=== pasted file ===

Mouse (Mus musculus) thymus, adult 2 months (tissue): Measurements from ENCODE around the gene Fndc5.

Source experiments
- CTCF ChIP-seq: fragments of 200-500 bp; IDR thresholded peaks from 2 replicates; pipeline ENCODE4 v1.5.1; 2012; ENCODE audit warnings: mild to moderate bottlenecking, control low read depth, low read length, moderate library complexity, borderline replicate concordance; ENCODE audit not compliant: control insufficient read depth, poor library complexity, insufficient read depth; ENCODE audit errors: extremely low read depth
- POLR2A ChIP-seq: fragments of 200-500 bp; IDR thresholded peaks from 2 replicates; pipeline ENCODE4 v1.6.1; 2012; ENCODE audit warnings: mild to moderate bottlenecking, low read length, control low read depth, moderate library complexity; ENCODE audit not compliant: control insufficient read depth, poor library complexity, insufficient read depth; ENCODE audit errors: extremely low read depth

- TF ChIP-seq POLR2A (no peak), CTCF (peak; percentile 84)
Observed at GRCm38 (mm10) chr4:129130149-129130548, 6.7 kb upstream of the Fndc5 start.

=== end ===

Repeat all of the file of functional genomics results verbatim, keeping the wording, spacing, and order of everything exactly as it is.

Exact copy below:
Mouse (Mus musculus) thymus, adult 2 months (tissue): Measurements from ENCODE around the gene Fndc5.

Source experiments
- CTCF ChIP-seq: fragments of 200-500 bp; IDR thresholded peaks from 2 replicates; pipeline ENCODE4 v1.5.1; 2012; ENCODE audit warnings: mild to moderate bottlenecking, control low read depth, low read length, moderate library complexity, borderline replicate concordance; ENCODE audit not compliant: control insufficient read depth, poor library complexity, insufficient read depth; ENCODE audit errors: extremely low read depth
- POLR2A ChIP-seq: fragments of 200-500 bp; IDR thresholded peaks from 2 replicates; pipeline ENCODE4 v1.6.1; 2012; ENCODE audit warnings: mild to moderate bottlenecking, low read length, control low read depth, moderate library complexity; ENCODE audit not compliant: control insufficient read depth, poor library complexity, insufficient read depth; ENCODE audit errors: extremely low read depth

- TF ChIP-seq POLR2A (no peak), CTCF (peak; percentile 84)
Observed at GRCm38 (mm10) chr4:129130149-129130548, 6.7 kb upstream of the Fndc5 start.